Brahms – Cello Concerto

Brahms wrote the Double Concerto during the summer months of 1887, while he was staying at Lake Thun. He did in fact consider writing a violoncello concerto on the request of his friend Robert Hausmann, the cellist of the Joachim Quartet ( the extended opening Cadenza was originally written for solo cello only) . But things turned out differently. He told Clara Schumann that he had an "amusing idea," for he wanted to write a concerto for violin and violoncello. Behind this was the secret wish to use this constellation of instruments to effect a reconciliation with his old friend Joseph Joachim, from whom he had become estranged through a quarrel years ago. Brahms worried that Hausmann could have been disappointed in the as yet unwritten cello concerto, in that he wrote to him: "... or else you would have been highly ill-humoured and taken it badly that I would have even added a solo violin to a cello concerto."

On 20 September, Brahms travelled with the completed score and orchestral parts to Baden-Baden, where Joseph Joachim and Robert Hausmann played the new composition at Clara Schumann's house for the first time. The world premiere then took place at the beginning of the next season, on 18 October 1887, with the Gurzenich Orchestra in Cologne.

The purpose of the 'reconstruction' (made after Brahms' original sketches, by Cord Garben, the conductor and the President of the Brahms Gesellschaft in Hamburg) was to restore the original Cello Concerto project (the extended opening cello Cadenza written by Brahms, survived in sketches in its entirety) and to bring together the most important thematic segments of both solo parts (again) into a substantial, independent solo part. The rather neglected role of the woodwinds in the Double concerto version was considerably upgraded through the "allotment" of the violin part's figurative elements.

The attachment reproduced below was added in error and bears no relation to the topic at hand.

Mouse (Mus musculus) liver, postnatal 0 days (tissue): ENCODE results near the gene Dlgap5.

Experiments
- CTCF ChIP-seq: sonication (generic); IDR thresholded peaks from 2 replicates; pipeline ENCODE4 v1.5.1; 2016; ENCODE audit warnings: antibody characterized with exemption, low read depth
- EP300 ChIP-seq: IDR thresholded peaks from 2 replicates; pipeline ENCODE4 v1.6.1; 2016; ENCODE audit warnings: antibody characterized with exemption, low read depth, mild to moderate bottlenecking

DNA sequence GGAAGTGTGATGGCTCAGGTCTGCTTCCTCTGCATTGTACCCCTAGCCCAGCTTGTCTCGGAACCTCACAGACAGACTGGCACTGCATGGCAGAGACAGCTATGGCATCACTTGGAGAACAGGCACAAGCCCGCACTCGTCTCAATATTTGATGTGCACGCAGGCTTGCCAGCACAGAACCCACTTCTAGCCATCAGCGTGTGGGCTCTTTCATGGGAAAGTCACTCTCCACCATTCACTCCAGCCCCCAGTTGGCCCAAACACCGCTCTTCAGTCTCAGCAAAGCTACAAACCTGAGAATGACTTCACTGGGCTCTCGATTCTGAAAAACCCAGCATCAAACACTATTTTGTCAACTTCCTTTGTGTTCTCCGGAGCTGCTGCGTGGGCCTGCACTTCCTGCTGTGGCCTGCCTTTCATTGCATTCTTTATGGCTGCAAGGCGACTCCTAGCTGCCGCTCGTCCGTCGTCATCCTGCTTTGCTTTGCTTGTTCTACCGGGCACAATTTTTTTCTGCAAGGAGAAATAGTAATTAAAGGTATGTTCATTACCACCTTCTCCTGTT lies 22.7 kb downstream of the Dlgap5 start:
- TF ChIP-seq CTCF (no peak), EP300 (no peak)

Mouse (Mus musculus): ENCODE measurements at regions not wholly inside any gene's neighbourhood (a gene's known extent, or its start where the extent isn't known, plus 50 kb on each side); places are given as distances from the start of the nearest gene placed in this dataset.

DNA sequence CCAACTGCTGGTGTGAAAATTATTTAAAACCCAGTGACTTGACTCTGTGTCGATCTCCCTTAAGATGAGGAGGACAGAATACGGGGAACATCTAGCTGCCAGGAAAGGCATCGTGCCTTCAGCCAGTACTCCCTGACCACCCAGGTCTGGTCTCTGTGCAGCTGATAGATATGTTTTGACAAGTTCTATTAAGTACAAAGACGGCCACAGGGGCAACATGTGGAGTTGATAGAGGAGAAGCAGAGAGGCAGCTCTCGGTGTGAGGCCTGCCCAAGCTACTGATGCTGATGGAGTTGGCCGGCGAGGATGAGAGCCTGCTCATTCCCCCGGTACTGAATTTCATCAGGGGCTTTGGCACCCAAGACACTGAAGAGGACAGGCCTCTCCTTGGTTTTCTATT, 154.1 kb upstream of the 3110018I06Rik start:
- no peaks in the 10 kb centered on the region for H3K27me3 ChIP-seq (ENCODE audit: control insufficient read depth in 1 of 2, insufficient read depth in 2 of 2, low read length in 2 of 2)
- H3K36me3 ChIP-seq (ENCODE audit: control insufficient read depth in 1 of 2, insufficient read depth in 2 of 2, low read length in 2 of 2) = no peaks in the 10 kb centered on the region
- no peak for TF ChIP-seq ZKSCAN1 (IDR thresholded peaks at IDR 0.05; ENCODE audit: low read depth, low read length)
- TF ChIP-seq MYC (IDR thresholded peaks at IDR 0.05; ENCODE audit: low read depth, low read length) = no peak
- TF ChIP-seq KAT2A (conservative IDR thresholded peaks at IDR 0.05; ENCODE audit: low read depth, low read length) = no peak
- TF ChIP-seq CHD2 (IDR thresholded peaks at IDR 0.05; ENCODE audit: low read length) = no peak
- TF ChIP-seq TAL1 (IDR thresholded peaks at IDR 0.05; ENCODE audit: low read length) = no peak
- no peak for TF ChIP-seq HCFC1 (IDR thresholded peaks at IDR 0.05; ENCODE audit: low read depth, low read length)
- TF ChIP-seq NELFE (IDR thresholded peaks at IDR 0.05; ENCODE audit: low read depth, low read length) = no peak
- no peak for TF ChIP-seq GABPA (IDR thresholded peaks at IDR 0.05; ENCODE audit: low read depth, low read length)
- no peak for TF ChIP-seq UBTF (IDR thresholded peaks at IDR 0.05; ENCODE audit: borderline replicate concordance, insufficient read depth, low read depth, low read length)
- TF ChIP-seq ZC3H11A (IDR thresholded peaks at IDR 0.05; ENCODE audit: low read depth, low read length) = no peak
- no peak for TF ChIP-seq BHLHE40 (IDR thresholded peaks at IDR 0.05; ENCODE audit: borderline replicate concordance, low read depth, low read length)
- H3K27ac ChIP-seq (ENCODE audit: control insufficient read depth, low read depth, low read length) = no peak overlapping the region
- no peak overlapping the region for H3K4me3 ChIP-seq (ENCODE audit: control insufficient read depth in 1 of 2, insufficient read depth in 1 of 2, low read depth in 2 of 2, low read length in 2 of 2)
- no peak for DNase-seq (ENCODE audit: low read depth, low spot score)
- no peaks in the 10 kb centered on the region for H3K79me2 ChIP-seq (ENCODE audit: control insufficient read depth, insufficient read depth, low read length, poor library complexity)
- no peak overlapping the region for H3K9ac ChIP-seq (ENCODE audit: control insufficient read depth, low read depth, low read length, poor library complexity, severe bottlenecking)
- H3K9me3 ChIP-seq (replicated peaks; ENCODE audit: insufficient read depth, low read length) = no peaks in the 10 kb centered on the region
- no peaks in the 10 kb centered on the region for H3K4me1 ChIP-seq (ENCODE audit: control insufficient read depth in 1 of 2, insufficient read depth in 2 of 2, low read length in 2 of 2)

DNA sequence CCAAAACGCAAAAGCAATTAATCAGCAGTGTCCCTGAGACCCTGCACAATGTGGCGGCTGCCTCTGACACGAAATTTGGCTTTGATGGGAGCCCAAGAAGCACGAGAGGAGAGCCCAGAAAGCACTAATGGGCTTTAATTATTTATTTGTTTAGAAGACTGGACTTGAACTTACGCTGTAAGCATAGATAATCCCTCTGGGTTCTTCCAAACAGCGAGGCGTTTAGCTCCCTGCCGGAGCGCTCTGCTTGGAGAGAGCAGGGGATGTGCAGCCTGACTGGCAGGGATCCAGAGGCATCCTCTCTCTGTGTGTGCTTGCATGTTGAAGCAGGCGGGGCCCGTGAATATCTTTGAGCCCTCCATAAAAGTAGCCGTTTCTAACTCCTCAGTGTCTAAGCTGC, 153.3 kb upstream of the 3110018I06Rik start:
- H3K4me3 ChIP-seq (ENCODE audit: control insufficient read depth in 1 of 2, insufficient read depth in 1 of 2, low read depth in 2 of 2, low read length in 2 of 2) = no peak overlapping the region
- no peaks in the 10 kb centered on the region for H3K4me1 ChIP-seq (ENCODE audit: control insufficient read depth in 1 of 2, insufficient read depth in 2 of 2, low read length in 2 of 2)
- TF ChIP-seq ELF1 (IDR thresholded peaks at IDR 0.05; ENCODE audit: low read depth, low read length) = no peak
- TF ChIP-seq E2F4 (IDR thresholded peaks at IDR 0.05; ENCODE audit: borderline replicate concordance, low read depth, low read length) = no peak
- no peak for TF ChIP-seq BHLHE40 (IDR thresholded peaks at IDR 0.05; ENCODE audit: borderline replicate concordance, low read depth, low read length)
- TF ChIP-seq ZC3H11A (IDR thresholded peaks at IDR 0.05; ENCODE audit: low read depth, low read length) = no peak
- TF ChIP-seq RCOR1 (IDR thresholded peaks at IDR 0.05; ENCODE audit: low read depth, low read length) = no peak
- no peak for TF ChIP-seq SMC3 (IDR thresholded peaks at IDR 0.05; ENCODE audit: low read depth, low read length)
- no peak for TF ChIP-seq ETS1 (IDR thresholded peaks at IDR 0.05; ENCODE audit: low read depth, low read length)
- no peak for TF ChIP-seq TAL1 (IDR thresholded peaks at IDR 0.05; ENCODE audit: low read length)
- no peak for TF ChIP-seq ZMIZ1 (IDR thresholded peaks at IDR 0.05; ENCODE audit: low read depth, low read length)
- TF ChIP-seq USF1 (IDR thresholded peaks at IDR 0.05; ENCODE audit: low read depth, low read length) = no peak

The world premiere of this original version of the work took place in Hamburg Musikhalle on 23/24 October 2004 with Alexander Ivashkin as a soloist, and Hamburger Sinfoniker under their Music director Andrey Boreyko. The Concerto was subsequently performed by the same soloist in Moscow, Russia, at the Great Hall of the Tchaikovsky Conservatoire, with the Russian State SO under Valery Poliansky on 26 February 2005; in Auckland Town Hall , Auckland, New Zealand, with the Auckland Philharmonia conducted by Christopher Wilkins, on 21 April 2005; in St. Petersburg, Russia, in St Petersburg Capella Hall, with St. Petersburg Philharmonic under Vladimir Verbitsky on 2 February, 2007. The Score has been published by Hans Sikorski, Hamburg in 2008.